The International Man, by Douglas R. Casey, Alexandria, Va.: Kephart Communications, 1978, 133 pp., $14.95.
The International Man is self-styled as a complete guide to the world's last frontiers for "both freedom-seekers, investors, adventurers, speculators, and expatriates." The author, Douglas R. Casey, is to be commended for writing a book that not only contains most of the information that will interest such readers but also contains information in a condensed form that is valuable for comparative academic studies of political and economic freedoms in most countries of the world. To those readers who are not specifically oriented toward the free market and political freedom, explicit introduction of these ideas in the overall context of the book increases the book's value immensely.
There are 10 chapters in the book—133 pages of largely nonduplicated information. After an introduction and a chapter advising how to use the book, Casey separately considers personal freedom and financial opportunities around the world. He then analyzes the situation in particular countries and areas of the world, devoting the most space to areas he rates desirable. He concludes with the "World of Opportunity" and the "International Man's Directory." Each of the chapters is appropriately sectionalized, and the author and editor are to be congratulated for a better than average presentation indicating logic and forethought.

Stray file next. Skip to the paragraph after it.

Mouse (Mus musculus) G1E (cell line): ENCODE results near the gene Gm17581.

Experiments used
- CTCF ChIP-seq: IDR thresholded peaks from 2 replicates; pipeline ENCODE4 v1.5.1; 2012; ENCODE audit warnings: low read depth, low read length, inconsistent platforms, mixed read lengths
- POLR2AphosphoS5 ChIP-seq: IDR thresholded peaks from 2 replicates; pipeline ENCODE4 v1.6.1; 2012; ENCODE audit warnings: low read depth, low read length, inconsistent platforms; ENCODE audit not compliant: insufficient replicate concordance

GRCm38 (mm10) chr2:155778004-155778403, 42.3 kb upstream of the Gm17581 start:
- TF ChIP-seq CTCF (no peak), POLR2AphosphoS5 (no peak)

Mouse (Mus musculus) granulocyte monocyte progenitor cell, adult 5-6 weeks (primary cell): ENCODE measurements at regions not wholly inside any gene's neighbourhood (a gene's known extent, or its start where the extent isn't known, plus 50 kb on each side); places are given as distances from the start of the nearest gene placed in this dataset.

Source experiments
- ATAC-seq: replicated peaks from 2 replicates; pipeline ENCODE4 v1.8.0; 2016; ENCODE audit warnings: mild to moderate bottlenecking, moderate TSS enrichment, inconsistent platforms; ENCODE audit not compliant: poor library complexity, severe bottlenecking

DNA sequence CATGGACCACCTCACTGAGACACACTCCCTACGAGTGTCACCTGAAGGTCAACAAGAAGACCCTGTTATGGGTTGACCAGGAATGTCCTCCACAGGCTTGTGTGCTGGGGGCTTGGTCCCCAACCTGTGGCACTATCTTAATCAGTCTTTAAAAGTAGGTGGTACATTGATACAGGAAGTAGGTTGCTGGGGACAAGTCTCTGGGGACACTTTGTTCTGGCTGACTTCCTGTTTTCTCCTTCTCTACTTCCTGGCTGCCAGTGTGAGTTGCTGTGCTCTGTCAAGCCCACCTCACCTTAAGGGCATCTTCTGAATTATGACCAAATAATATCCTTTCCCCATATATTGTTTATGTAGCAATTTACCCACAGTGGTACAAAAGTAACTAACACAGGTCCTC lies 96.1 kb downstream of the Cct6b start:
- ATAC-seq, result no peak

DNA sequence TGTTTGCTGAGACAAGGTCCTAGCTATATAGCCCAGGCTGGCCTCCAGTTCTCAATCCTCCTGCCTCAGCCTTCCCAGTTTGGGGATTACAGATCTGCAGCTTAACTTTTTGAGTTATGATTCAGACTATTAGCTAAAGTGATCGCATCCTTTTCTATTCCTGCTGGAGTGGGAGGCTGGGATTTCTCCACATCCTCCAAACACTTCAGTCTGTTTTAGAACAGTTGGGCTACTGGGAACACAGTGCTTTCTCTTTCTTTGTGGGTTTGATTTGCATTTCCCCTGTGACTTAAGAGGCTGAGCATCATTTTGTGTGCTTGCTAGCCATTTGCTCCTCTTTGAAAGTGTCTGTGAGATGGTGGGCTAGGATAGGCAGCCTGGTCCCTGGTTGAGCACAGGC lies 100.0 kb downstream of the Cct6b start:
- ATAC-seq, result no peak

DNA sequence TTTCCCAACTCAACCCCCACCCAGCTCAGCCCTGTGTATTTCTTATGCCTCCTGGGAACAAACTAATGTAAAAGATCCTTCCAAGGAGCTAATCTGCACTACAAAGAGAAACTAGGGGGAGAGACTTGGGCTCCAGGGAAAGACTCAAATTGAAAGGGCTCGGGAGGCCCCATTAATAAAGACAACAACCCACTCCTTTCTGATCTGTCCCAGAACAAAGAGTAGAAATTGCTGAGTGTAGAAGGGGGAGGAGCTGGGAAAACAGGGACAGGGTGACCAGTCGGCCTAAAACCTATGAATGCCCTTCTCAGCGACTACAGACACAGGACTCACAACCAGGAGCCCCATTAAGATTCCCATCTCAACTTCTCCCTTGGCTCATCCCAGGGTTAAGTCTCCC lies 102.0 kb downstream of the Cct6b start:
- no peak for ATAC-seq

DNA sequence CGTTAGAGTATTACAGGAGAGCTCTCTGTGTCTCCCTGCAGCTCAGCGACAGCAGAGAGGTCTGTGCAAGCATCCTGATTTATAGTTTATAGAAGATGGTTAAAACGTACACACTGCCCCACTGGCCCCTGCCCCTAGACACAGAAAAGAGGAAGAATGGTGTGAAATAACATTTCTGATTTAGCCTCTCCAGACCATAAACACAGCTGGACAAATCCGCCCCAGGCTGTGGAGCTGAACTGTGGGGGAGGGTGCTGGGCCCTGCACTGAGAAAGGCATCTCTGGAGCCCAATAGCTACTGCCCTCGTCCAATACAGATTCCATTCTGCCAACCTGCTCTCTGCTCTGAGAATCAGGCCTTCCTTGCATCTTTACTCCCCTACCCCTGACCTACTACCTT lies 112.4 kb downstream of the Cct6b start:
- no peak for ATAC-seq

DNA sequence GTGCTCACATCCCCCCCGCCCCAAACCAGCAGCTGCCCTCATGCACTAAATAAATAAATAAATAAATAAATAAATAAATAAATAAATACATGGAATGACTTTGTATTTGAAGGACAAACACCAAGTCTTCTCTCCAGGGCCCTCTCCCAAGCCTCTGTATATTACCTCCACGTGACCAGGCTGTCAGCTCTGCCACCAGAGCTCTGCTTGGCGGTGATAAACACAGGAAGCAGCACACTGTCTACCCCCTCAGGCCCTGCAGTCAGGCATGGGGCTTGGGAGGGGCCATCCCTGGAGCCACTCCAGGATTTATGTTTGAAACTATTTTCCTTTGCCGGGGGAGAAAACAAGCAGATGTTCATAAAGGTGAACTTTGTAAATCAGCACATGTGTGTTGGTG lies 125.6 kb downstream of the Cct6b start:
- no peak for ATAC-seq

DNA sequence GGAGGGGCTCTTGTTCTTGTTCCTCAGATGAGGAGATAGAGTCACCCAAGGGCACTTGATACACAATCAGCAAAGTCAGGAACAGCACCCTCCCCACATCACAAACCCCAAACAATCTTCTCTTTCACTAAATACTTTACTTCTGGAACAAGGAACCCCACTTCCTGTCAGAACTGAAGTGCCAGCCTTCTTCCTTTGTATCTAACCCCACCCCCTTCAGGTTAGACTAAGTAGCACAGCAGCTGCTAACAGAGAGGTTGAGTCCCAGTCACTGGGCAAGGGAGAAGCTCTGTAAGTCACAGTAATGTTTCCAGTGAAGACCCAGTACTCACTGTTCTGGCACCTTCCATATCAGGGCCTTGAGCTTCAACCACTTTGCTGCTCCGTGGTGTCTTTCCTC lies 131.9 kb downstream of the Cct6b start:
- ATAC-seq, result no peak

As an "international man," it is a pleasure to report that most of the information on countries with which this writer is familiar is accurate. There are a few errors, but none is of major importance, and subsequent editions of this volume can be corrected and easily updated. Curiously, Singapore, Hong Kong, and Bermuda receive no mention—not even in the index. As with any printed matter, political events can and often do overtake the publisher.
Any person interested in a concise political and economic review of countries other than the United States will find a wealth of information, and any person planning to become an international man should read the pros and cons, which are well and explicitly stated by the author. The information on passports is worth the price of admission alone. I could not conceive of any individual planning to go international without having first read this book.